After data profiling you realize that there are records such as “my Company Inc.” and “my Company Incorporated” – so you set out to automatically find these mismatches in terms inside a value and correct them.
BEFORE cleaned data, the report showed that “my company Inc” revenue is less than that of Google:
AFTER cleaned data, the report correctly shows that “my company Inc” revenue is more than that of Google:
Steps taken to clean data:
(Just an overview, not covered in a step by step fashion)
1. Created the Knowledge Base w/ Two domains Company Names & Revenue
2. Term Based Relations Tab of Company Names domain:
3. Published the KB > Let’s create a DQS project
4. Mapped the domains:
5. DQS cleaned following records:
6. Exported the data and created a report out of clean data-set!
Business user is happy 🙂
In this post, we saw how to correct a word/term within a value in a domain. The example we used was Inc. , Inc and Incorporated . It can be used to correct terms like Jr. and Junior. Sr. and Senior. etc. Things like this are difficult to catch during data entry – But using Term Based Relations, a person who knows the Data can clean it so that it generates correct reports.
After all reports like this are of little to no use, are they? So Let’s NOT create confusing reports anymore.
The revenue figures shown are just for demo purposes. I pulled up these numbers from Wikipedia. Please don’t make any financial decision based on these reports and if you do, I am not responsible for that.
The name “my Company Inc” is a fictional firm. It’s not any firm that I am/was associated with in past, future of present. It’s a fictional name!
And Writing disclaimers like this are NO fun – sucks the joy out of “Thinking out Loud” 🙂
In this blog – post, I’ll share a quick demo of how you can use Regular Expressions in Data Quality services to clean records. For the purpose of the demo, I’ll show how to clean perform a preliminary cleaning procedure on email records.
Before we begin, just a primer on Regular Expressions:
“a regular expression provides a concise and flexible means to match (specify and recognize) strings of text, such as particular characters, words, or patterns of characters. Common abbreviations for “regular expression” include regex and regexp.” – source: WikiPedia Regular Expressions
Let’s take an example:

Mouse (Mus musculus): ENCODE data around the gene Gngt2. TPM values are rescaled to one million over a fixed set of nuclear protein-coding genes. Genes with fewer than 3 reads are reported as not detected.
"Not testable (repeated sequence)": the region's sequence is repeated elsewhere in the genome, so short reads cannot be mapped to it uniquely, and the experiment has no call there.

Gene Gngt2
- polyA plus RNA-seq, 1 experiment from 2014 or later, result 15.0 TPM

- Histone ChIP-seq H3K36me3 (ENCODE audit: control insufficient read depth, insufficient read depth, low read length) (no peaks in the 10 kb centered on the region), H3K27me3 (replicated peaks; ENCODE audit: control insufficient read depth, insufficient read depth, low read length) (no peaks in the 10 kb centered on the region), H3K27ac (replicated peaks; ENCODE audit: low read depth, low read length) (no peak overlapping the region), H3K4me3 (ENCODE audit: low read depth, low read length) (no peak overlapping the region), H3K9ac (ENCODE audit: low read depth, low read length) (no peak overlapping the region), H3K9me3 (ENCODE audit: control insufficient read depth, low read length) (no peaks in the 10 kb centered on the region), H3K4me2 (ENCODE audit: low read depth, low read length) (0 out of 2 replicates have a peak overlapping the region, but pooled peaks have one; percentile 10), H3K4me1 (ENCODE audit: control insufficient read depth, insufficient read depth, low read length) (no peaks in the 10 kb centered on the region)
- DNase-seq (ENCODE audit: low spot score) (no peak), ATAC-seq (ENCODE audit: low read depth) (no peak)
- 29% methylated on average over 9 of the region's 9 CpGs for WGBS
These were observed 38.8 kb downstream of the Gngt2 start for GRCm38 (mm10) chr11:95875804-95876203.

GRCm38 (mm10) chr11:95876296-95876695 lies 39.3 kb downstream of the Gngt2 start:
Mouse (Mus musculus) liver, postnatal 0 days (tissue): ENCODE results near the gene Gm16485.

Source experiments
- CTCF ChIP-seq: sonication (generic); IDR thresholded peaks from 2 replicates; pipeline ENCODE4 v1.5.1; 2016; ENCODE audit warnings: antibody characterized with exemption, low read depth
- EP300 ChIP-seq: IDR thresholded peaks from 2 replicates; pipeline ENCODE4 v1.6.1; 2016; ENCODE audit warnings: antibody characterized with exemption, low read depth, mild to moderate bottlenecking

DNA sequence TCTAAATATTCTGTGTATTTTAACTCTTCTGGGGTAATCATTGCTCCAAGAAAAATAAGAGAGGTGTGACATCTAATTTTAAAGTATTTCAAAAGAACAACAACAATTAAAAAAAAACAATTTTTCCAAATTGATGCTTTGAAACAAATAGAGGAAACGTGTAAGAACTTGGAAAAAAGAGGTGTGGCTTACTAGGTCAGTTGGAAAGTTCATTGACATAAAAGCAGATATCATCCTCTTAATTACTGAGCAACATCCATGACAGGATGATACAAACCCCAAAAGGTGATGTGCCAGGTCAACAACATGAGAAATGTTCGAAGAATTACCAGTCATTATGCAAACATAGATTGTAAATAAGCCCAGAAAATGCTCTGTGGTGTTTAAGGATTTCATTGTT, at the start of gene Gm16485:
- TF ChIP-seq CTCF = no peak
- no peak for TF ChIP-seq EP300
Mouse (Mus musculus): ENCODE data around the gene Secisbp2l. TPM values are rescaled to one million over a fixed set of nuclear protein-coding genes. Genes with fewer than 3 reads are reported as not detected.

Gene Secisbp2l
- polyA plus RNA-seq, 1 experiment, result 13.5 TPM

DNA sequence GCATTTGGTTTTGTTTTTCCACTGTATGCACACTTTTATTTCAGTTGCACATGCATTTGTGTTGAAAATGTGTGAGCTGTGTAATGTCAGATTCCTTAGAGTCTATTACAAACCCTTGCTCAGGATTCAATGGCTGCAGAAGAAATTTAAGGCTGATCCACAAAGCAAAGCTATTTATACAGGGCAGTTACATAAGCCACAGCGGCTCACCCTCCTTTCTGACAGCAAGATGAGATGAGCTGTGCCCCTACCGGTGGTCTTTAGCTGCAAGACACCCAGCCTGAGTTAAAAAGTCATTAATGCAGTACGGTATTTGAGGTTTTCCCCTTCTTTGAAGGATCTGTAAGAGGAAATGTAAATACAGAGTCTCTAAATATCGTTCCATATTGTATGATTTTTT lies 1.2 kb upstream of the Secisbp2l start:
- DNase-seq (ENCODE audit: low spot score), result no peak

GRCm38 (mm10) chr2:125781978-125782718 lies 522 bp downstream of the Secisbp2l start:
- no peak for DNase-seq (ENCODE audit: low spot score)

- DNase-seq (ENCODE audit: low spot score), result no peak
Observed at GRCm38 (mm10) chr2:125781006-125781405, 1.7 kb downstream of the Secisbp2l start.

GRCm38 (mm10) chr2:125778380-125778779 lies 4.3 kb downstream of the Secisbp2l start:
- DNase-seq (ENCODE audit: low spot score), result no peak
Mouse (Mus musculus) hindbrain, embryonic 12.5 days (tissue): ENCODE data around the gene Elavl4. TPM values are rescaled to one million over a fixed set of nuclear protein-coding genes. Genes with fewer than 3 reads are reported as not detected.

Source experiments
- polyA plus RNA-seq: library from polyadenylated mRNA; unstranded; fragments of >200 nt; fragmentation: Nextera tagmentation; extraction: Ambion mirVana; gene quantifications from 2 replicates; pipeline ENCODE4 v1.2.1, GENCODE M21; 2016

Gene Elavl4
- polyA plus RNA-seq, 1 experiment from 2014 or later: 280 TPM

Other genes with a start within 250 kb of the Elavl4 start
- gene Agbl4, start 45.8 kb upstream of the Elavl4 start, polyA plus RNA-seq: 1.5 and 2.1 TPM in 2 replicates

using Regular Expressions you can:
check if a text starts with A or a
check if a text contains the word “data”
check if a text follows the following pattern: firstname.lastname@example.org.
among other things..
Now, Note the power of Regular Expressions to check for a pattern like email@example.com – now can we not use it to perform a basic cleaning on email records? I think, we can! and so, let’s try that:
for the purpose of the blog post, let me quickly show how you can create a Domain in a Knowledge Base that uses Regular Expressions to clean email records:
1) Open Data Quality Client > New Knowledge Base > Domain Management > create a domain
2) Switch to Domain Rules Tab
3) create a new Domain domain rule which uses the Regular Expression: [A-Za-z0-9._-]+@[A-Za-z0-9.-]+.[A-Za-z] to perform a basic cleaning on email records:
4) You can use this Knowledge base to clean email records in Data Quality Records But for now, let’s test our Regular Expression > click Test Domain Rule > Enter few records > Test them!
Note: This is just a basic demo to show Regular Expressions in action. For cleaning Email records, there are other options like using third-party data sets or writing an advanced regular expression. The RegEx I shared was just meant for quick demo but if you want to read more about Regular Expressions used to clean emails then I will strongly recommend you to read email regular expressions that I got to know from Erik Eckhardt via the discussion on a Beyond Relational Tip that I had posted.
In this blog post, we saw how to do basic cleaning on email records using regular expressions in Data Quality Services
4) Now via DQS client, let’s create a Knowledge Base!
5) I’ve created following domains:
And a composite domain: Full Address which contains domains: Address line, city, state and zip in the composite domains.
6) And for the composite domain Full Address – this is how you configure reference data-sets:
7) After creating the Knowledge Base, start a new DQS project. Here the cleaning happens at the composite domain level and this is a demo of how DQS uses third party reference data-set to classify records as suggested, new, invalid, corrected or correct:
You can see that DQS corrected few records and mentions that the reason in this case was Melissa data’s address verify reference data-set: